Place, publisher, year, edition, pages
Linköping: Linköping University Electronic Press, 2013. 82 p.
Series
Linköping University Medical Dissertations, ISSN 0345-0082 ; 1353
National Category
Medical and Health Sciences
Identifiers
urn:nbn:se:liu:diva-90024 (URN)978-91-7519-690-9 (ISBN)
Public defence
2013-04-05, Berzeliussalen, Campus US, Linköpings universitet, Linköping, 09:00 (English)
Opponent
Supervisors
Available from: 2013-03-15 Created: 2013-03-15 Last updated: 2013-03-25Bibliographically approved

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fulltext(295 kB)672 downloads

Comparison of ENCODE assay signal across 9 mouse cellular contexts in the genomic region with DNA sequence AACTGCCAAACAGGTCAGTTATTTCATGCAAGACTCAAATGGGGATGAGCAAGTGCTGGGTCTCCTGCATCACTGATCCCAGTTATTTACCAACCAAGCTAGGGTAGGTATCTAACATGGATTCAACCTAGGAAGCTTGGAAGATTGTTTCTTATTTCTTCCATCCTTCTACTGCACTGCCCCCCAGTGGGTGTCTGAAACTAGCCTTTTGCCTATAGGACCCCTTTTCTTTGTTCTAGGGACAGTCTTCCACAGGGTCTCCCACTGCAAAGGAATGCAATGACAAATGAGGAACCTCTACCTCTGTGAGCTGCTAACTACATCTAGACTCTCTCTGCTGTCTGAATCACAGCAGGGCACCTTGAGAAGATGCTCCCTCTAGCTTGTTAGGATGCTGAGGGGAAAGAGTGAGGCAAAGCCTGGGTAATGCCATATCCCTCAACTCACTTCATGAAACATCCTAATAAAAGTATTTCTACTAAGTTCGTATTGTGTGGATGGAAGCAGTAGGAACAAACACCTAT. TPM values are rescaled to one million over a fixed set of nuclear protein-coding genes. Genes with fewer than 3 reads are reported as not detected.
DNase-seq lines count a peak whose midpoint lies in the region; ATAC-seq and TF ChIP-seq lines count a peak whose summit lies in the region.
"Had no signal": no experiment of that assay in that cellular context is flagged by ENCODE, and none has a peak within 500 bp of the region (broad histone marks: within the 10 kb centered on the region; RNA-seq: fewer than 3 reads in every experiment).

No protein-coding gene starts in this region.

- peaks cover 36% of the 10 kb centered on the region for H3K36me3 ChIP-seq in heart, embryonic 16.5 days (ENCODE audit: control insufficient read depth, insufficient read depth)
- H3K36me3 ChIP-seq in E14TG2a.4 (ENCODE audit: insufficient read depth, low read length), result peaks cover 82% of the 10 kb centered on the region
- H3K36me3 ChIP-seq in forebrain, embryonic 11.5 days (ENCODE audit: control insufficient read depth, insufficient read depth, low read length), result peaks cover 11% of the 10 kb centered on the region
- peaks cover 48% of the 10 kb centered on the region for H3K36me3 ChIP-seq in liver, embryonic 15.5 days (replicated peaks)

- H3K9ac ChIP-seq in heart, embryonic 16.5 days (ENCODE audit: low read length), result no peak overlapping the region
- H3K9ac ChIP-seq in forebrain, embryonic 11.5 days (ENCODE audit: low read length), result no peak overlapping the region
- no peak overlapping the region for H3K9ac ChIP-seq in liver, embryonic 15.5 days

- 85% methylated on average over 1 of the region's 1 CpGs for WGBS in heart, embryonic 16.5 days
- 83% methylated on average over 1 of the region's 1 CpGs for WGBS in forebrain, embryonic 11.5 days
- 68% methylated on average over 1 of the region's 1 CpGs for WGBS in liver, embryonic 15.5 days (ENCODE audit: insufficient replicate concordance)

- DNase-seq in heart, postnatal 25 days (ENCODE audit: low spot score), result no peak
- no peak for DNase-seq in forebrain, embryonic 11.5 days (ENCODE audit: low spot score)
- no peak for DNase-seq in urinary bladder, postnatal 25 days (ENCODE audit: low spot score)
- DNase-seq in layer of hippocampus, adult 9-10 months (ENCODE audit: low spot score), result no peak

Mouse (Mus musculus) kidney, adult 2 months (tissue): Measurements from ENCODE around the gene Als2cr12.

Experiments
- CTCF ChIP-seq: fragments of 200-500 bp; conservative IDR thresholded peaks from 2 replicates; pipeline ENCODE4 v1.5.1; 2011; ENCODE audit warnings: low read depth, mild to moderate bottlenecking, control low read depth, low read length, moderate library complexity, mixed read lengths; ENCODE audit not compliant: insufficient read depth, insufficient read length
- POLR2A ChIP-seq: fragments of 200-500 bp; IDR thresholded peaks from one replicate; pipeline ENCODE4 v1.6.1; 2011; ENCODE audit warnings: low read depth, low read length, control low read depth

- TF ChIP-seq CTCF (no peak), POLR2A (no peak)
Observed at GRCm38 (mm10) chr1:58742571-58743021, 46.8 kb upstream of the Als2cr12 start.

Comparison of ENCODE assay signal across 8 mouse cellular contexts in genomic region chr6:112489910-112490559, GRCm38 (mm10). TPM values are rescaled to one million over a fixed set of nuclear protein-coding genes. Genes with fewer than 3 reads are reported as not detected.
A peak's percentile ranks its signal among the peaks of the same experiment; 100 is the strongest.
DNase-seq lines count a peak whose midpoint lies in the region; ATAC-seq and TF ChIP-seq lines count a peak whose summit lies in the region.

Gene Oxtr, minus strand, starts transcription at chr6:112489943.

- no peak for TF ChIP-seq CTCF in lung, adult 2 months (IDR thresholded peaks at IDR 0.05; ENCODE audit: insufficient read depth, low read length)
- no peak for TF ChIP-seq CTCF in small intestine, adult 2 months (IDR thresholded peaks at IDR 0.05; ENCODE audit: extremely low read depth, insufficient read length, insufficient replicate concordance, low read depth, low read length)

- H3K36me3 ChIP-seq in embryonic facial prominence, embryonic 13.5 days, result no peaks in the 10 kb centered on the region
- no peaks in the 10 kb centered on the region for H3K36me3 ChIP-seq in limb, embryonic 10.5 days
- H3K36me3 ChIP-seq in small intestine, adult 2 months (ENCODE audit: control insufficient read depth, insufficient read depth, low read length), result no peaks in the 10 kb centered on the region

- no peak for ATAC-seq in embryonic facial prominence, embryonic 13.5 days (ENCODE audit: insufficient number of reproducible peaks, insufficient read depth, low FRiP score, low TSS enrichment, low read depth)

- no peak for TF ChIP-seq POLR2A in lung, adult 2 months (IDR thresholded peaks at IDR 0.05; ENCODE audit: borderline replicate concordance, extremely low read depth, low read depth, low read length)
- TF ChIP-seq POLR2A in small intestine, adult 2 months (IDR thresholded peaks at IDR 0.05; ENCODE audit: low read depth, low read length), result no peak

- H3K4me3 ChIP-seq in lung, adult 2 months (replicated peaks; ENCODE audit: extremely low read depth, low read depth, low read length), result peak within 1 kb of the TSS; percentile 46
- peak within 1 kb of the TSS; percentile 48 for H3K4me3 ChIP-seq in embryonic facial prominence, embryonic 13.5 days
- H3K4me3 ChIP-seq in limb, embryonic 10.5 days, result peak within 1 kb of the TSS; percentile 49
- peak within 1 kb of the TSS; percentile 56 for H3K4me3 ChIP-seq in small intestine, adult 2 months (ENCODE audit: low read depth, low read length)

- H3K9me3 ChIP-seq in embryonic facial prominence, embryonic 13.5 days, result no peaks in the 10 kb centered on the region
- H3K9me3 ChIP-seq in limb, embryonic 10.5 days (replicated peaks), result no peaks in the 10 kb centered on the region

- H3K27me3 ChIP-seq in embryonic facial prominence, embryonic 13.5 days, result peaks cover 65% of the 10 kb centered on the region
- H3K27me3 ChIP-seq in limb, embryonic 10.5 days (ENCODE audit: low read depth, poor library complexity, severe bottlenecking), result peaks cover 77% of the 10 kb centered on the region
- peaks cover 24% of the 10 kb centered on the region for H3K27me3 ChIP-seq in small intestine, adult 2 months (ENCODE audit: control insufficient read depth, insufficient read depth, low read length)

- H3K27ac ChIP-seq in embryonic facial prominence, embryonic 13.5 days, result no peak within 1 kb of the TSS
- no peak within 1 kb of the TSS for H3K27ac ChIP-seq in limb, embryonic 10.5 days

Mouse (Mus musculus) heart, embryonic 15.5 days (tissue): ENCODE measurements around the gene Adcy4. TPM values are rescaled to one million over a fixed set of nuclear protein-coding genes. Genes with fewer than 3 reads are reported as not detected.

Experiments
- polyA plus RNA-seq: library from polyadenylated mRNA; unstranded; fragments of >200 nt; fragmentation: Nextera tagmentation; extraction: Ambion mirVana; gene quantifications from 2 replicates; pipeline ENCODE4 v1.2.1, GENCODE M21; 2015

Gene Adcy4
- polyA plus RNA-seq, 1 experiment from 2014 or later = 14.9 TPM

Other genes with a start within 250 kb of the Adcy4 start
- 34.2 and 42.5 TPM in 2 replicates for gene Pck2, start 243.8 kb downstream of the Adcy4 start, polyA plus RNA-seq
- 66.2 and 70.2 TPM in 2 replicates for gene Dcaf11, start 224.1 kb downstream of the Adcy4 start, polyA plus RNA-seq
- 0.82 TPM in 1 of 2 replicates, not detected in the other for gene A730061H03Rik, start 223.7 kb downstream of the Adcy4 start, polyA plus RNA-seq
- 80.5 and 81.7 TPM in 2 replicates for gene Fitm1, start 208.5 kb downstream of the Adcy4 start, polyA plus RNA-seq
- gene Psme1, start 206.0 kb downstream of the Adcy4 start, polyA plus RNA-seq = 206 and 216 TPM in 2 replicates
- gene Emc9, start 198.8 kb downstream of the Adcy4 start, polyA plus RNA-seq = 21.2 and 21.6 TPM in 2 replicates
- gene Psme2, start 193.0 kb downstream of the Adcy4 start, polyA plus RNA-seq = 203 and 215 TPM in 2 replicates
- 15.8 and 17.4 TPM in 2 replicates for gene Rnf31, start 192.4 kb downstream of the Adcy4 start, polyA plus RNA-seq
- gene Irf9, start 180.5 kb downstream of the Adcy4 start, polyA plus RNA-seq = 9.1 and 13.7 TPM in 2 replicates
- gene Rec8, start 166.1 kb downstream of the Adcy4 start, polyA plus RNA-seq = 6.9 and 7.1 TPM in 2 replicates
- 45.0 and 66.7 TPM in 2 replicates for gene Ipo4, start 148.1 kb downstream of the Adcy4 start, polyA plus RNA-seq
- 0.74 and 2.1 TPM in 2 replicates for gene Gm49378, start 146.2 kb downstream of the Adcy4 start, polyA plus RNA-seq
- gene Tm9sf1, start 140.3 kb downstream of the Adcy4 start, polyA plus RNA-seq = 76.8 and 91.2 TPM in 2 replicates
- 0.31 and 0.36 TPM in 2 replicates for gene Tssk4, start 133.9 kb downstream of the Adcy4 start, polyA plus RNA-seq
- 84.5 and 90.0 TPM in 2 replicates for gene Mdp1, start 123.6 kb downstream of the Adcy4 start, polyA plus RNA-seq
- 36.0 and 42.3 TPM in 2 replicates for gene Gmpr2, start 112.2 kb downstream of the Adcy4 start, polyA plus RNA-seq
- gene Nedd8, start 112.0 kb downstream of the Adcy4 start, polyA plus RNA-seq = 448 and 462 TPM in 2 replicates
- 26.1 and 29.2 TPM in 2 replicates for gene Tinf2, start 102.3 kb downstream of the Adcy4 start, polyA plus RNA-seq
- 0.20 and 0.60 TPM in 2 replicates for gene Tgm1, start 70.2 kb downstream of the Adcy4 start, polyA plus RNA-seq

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File name FULLTEXT01.pdfFile size 295 kBChecksum SHA-512
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Movie S1. The movie shows single cell migration of MDCK-1 cells expressing the GFP-AQP9 or empty GFP vector The time between frames is 30 s. Scalebar equals 20 µm.(3914 kB)58 downloads
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Type movieMimetype video/quicktime
Movie S2. Wound healing of MDCK-1 cell expressing GFP-AQP9 or empty GFP vector. The time between frames is 5 min. Scalebar equals 200 µm.(3321 kB)57 downloads
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Type movieMimetype video/quicktime